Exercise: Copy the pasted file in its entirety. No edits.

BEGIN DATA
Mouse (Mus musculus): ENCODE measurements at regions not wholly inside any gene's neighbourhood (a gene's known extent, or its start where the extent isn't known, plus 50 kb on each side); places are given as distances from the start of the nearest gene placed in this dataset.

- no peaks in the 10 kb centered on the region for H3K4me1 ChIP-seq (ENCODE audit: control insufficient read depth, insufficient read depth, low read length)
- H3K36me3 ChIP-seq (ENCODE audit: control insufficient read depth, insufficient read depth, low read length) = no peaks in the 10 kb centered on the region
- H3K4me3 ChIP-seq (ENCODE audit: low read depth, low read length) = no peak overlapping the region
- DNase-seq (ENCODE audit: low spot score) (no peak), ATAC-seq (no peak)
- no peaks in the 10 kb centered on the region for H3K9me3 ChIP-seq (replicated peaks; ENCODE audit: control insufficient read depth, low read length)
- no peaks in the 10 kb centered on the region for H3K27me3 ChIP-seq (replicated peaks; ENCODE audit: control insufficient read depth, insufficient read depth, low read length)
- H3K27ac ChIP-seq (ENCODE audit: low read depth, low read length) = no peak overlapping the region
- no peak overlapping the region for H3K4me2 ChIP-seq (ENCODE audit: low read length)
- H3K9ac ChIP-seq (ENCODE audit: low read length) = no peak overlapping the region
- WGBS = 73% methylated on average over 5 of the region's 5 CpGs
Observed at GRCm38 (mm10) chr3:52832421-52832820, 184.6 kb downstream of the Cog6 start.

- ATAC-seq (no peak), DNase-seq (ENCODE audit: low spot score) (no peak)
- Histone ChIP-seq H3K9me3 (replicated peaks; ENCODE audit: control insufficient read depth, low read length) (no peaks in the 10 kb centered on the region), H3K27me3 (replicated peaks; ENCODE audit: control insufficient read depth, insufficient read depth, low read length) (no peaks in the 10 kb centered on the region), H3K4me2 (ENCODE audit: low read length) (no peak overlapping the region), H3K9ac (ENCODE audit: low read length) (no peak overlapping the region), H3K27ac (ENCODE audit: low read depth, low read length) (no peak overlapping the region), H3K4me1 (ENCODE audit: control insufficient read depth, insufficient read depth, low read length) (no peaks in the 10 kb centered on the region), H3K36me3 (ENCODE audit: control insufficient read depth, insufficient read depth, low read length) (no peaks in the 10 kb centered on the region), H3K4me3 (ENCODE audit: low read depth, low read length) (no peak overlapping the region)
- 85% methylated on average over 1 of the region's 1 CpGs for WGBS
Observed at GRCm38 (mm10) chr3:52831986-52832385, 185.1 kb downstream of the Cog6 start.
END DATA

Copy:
Mouse (Mus musculus): ENCODE measurements at regions not wholly inside any gene's neighbourhood (a gene's known extent, or its start where the extent isn't known, plus 50 kb on each side); places are given as distances from the start of the nearest gene placed in this dataset.

- no peaks in the 10 kb centered on the region for H3K4me1 ChIP-seq (ENCODE audit: control insufficient read depth, insufficient read depth, low read length)
- H3K36me3 ChIP-seq (ENCODE audit: control insufficient read depth, insufficient read depth, low read length) = no peaks in the 10 kb centered on the region
- H3K4me3 ChIP-seq (ENCODE audit: low read depth, low read length) = no peak overlapping the region
- DNase-seq (ENCODE audit: low spot score) (no peak), ATAC-seq (no peak)
- no peaks in the 10 kb centered on the region for H3K9me3 ChIP-seq (replicated peaks; ENCODE audit: control insufficient read depth, low read length)
- no peaks in the 10 kb centered on the region for H3K27me3 ChIP-seq (replicated peaks; ENCODE audit: control insufficient read depth, insufficient read depth, low read length)
- H3K27ac ChIP-seq (ENCODE audit: low read depth, low read length) = no peak overlapping the region
- no peak overlapping the region for H3K4me2 ChIP-seq (ENCODE audit: low read length)
- H3K9ac ChIP-seq (ENCODE audit: low read length) = no peak overlapping the region
- WGBS = 73% methylated on average over 5 of the region's 5 CpGs
Observed at GRCm38 (mm10) chr3:52832421-52832820, 184.6 kb downstream of the Cog6 start.

- ATAC-seq (no peak), DNase-seq (ENCODE audit: low spot score) (no peak)
- Histone ChIP-seq H3K9me3 (replicated peaks; ENCODE audit: control insufficient read depth, low read length) (no peaks in the 10 kb centered on the region), H3K27me3 (replicated peaks; ENCODE audit: control insufficient read depth, insufficient read depth, low read length) (no peaks in the 10 kb centered on the region), H3K4me2 (ENCODE audit: low read length) (no peak overlapping the region), H3K9ac (ENCODE audit: low read length) (no peak overlapping the region), H3K27ac (ENCODE audit: low read depth, low read length) (no peak overlapping the region), H3K4me1 (ENCODE audit: control insufficient read depth, insufficient read depth, low read length) (no peaks in the 10 kb centered on the region), H3K36me3 (ENCODE audit: control insufficient read depth, insufficient read depth, low read length) (no peaks in the 10 kb centered on the region), H3K4me3 (ENCODE audit: low read depth, low read length) (no peak overlapping the region)
- 85% methylated on average over 1 of the region's 1 CpGs for WGBS
Observed at GRCm38 (mm10) chr3:52831986-52832385, 185.1 kb downstream of the Cog6 start.